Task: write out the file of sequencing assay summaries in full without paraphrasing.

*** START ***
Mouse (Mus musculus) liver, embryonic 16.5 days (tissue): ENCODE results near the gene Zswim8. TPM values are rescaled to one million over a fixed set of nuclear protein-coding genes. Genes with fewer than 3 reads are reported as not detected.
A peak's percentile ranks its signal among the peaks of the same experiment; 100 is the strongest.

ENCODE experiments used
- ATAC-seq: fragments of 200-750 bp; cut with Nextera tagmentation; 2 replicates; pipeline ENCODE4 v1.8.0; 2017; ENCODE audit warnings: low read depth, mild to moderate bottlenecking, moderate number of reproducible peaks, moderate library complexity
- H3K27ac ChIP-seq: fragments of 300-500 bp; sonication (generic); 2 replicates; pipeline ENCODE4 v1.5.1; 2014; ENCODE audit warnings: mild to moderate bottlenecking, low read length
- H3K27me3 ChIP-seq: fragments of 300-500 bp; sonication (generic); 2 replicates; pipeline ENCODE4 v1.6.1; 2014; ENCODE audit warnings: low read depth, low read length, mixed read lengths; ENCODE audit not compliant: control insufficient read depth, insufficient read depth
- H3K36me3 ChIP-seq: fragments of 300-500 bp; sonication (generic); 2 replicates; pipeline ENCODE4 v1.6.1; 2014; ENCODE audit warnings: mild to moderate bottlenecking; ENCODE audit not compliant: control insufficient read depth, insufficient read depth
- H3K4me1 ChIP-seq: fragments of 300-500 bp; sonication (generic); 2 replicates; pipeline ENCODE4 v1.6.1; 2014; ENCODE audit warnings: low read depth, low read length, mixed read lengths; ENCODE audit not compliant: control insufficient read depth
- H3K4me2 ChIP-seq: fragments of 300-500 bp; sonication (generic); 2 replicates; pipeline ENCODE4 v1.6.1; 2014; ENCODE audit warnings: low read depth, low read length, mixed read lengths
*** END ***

Mouse (Mus musculus) liver, embryonic 16.5 days (tissue): ENCODE results near the gene Zswim8. TPM values are rescaled to one million over a fixed set of nuclear protein-coding genes. Genes with fewer than 3 reads are reported as not detected.
A peak's percentile ranks its signal among the peaks of the same experiment; 100 is the strongest.

ENCODE experiments used
- ATAC-seq: fragments of 200-750 bp; cut with Nextera tagmentation; 2 replicates; pipeline ENCODE4 v1.8.0; 2017; ENCODE audit warnings: low read depth, mild to moderate bottlenecking, moderate number of reproducible peaks, moderate library complexity
- H3K27ac ChIP-seq: fragments of 300-500 bp; sonication (generic); 2 replicates; pipeline ENCODE4 v1.5.1; 2014; ENCODE audit warnings: mild to moderate bottlenecking, low read length
- H3K27me3 ChIP-seq: fragments of 300-500 bp; sonication (generic); 2 replicates; pipeline ENCODE4 v1.6.1; 2014; ENCODE audit warnings: low read depth, low read length, mixed read lengths; ENCODE audit not compliant: control insufficient read depth, insufficient read depth
- H3K36me3 ChIP-seq: fragments of 300-500 bp; sonication (generic); 2 replicates; pipeline ENCODE4 v1.6.1; 2014; ENCODE audit warnings: mild to moderate bottlenecking; ENCODE audit not compliant: control insufficient read depth, insufficient read depth
- H3K4me1 ChIP-seq: fragments of 300-500 bp; sonication (generic); 2 replicates; pipeline ENCODE4 v1.6.1; 2014; ENCODE audit warnings: low read depth, low read length, mixed read lengths; ENCODE audit not compliant: control insufficient read depth
- H3K4me2 ChIP-seq: fragments of 300-500 bp; sonication (generic); 2 replicates; pipeline ENCODE4 v1.6.1; 2014; ENCODE audit warnings: low read depth, low read length, mixed read lengths